One of the first automobiles, made in 1899, was actually a hybrid. Built at Loehner Werks by Ferdinand Porsche, it had an internal combustion engine and included wheel hubs that generated electric power. The Loehner-Porsche collaboration developed several new automobile technologies, including front and rear-wheel drive that were tested in several European cities.
These first hybrids did not have license plates (which were first required in New York around 1903) but now, finding a license plate number is much easier. States are beginning to require that hybrid and electric vehicles bear special plates. These alert emergency personnel to potential hazards in dealing with the batteries and related technology that pose particular dangers.
Here are some fun facts about hybrid and electric vehicles.
Who Buys Hybrid and Electric Vehicles?
More than 100 years after Ferdinand Porsche’s first model, electric and hybrid vehicles are now manufactured widely. There are more than 50 models currently available and 22 more are scheduled to go on the market next year. They are gaining market share on traditional light-duty vehicles, which have experienced a dip in sales. About 320,000 are sold each year, prompting states to consider charging a special fee to recuperate lost gas tax revenue.
Due largely to efforts to slow humanity’s contribution of carbon emissions to global warming, the technologies behind hybrid and electric vehicles are being fully developed, making significant strides in roadworthiness and longevity. Getting people to make the switch, even with a 20-year track record, continues to be a challenge for manufacturers.
Americans are among the least likely to buy an electric or hybrid vehicle, with only 53 percent polled showing interest versus more than 70 percent of Europeans and over 90 percent of Chinese. In the U.S., issues of cost, concerns about finding charging stations, and disappearing federal incentives have kept the alternative vehicle market tepid. There are currently over 113,000 electric vehicle charging stations in the U.S., with more than 40,000 in California. But in a country with more than 3.8 million square miles and a tradition of long-range road trips, it’s more difficult for Americans to wrap their minds around planning to stop every 300 miles at a fueling station with chargers. In Europe it’s much easier because it’s smaller, at 1.6 million square miles, and has 225,000 charging stations.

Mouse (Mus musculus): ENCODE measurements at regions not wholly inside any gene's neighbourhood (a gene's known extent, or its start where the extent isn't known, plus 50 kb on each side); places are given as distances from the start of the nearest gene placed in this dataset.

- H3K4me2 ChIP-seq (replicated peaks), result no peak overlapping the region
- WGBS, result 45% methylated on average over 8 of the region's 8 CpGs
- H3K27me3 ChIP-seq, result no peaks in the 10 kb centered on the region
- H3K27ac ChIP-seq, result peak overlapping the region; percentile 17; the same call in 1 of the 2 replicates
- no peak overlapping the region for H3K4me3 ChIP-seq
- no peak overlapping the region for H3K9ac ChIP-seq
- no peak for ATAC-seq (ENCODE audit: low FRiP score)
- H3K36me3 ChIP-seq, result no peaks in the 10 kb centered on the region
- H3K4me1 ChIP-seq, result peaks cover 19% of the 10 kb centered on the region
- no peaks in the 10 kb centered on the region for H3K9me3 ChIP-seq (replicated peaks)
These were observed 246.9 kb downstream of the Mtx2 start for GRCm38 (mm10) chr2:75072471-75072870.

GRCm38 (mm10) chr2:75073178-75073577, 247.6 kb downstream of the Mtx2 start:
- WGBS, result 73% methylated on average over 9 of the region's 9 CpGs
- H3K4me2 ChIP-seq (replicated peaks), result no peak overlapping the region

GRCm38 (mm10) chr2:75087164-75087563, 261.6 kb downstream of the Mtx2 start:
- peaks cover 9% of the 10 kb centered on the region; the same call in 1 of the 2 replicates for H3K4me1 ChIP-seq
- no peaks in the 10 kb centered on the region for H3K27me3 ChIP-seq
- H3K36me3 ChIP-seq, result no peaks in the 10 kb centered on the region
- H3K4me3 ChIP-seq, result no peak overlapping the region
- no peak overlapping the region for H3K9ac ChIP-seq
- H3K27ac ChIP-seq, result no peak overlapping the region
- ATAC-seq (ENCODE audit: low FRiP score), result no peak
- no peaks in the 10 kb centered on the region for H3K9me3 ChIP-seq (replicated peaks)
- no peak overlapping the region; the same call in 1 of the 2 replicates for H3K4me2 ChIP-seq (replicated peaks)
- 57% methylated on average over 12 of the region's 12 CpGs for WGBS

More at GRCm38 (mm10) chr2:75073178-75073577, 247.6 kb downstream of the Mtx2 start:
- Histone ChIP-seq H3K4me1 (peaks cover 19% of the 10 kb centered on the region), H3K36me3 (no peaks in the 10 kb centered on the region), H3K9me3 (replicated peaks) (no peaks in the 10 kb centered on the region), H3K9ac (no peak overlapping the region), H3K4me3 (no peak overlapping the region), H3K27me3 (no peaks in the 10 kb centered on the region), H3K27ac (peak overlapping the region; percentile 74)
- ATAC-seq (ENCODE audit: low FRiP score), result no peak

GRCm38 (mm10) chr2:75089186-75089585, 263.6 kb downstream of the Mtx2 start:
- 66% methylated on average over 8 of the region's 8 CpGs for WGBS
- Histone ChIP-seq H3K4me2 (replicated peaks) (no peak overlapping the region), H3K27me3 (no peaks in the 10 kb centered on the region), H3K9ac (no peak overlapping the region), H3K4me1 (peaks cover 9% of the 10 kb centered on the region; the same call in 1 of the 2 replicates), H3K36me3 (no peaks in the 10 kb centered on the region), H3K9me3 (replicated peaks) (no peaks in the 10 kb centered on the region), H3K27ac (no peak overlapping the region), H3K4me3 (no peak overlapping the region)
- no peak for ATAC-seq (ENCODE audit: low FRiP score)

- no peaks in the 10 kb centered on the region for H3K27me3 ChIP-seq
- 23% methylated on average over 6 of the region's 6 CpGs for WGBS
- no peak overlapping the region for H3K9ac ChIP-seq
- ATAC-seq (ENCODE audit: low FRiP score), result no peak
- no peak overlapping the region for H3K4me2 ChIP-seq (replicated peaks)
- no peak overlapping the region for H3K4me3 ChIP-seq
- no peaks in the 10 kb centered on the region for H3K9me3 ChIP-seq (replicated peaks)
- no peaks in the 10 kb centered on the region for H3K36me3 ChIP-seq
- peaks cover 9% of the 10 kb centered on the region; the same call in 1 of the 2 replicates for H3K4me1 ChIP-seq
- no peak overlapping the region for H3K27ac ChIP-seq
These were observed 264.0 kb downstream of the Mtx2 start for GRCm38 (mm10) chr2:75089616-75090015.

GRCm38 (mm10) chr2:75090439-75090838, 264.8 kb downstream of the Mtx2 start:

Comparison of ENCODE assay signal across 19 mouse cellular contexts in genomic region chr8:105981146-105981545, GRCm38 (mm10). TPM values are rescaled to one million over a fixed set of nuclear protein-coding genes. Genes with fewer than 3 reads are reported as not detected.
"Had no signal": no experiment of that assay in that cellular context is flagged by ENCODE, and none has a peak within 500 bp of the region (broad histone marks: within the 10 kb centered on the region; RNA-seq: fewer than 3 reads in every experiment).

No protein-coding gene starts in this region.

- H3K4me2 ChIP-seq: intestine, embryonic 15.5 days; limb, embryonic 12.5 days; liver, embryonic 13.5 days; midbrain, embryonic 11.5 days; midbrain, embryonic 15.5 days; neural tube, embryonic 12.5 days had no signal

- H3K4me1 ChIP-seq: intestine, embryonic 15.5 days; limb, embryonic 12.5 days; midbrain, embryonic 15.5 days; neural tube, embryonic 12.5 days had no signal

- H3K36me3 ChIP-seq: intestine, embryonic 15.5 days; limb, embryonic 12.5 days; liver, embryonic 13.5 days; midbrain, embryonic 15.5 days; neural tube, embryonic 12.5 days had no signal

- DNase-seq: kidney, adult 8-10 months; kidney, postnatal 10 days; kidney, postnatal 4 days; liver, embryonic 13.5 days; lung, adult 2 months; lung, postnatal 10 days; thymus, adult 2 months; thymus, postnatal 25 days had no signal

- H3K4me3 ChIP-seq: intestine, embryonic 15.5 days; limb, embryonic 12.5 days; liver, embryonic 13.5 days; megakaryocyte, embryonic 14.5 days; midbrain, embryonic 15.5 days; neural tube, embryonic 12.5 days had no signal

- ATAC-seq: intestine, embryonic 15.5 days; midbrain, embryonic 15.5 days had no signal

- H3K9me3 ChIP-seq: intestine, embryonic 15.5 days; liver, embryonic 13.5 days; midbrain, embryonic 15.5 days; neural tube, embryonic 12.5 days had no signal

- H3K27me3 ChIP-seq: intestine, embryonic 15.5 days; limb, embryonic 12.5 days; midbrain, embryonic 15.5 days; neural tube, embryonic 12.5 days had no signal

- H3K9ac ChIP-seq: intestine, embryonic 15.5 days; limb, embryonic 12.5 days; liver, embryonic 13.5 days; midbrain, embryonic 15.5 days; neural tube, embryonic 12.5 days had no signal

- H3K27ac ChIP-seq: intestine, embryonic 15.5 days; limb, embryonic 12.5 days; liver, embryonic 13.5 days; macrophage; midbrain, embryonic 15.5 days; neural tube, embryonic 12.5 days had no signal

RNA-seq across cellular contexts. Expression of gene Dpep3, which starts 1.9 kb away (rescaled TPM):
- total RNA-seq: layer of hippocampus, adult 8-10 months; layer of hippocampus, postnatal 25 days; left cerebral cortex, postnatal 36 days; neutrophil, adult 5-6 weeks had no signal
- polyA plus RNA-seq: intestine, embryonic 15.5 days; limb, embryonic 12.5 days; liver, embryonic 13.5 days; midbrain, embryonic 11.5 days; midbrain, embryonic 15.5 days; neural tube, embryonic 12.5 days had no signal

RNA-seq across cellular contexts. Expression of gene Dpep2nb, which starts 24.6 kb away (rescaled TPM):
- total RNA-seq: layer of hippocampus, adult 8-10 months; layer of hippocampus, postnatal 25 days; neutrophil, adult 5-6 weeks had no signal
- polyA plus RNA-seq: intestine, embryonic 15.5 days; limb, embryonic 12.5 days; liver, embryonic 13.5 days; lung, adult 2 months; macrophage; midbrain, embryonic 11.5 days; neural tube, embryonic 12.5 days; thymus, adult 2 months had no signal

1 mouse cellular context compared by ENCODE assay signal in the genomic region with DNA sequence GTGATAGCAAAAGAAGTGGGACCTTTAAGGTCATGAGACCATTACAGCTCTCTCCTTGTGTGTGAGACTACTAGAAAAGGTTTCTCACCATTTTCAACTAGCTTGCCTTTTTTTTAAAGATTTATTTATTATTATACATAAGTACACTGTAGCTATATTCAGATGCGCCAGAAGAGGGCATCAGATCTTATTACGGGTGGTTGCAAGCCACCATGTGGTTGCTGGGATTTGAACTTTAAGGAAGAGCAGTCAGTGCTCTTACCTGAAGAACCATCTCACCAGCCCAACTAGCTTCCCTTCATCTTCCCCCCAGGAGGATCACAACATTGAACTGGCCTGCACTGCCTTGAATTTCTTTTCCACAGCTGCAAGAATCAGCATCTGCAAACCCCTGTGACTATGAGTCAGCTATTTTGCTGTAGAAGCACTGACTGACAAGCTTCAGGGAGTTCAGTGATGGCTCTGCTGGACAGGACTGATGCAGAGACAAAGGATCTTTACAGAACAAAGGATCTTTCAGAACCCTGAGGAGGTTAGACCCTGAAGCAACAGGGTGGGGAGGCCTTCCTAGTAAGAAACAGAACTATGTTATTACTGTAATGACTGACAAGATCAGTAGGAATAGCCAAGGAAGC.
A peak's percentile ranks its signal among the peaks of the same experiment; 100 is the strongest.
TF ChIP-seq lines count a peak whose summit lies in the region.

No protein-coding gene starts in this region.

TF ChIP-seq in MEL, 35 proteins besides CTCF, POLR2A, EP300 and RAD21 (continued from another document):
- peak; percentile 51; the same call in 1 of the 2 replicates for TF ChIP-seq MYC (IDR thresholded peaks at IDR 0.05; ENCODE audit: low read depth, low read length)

What Is a Hybrid Car?
Many people equate hybrids with the Toyota Prius, a quirky subcompact that arrived on the market in 1997. Despite widespread reluctance to adopt the hybrid a million were sold in the first ten years in the U.S. market, and three million were sold by mid-2013. Still, it was the butt of many jokes, including by Saturday Night Live. As time went on, Toyota tweaked the Prius design, developing several “generations” of the vehicle with improvements such as reducing the amount of space the batteries consumed in the passenger compartment.
Hybrids have dual engines, generally traditional gas and electric, powered by batteries. The vehicles are manufactured to take advantage of the most efficient uses of each motor, and automatically switch back and forth. The electric engine is used to start the vehicle from a stopped position while the internal combustion engine is better at running at high speeds for long periods but less efficient at slow speeds. A hybrid can take advantage of both but requires more technology than a traditional gas-powered engine.
What are Hybrid Cars and the Types
Knowing the types of hybrids can help prospective buyers decide which model to look for. There are four types of hybrids:
- Full hybrids – Vehicles with two engines that can run on either or a combination of both. Full hybrids aren’t plugged in to recharge as the batteries get recharged from running the motor. These vehicles include Toyota Corolla and Camry, Honda Insight, Hyundai Sonata, and Lexus LC 500h.
- Mild hybrids – These vehicles have two engines, one electric and one internal combustion, which always run simultaneously. Models that use this engine include Kia Sportage, Mercedes Benz S400, and Honda Civic, Insight, and Accord.
- Plug-in hybrids (PHEV) – Vehicles that run on batteries and must be plugged in to recharge. Models include Hyundai Ioniq, Toyota Prius, Chevy Volt, BMWi3 and i8, Porsche 918 Spyder, and Chrysler Pacifica Hybrid.
- Range extenders – Vehicles with a special auxiliary engine (electric or internal combustion) designed to recharge batteries on the go. Types of vehicles with range extenders built-in are Chevy Volt and BMWi3.
What are Electric Cars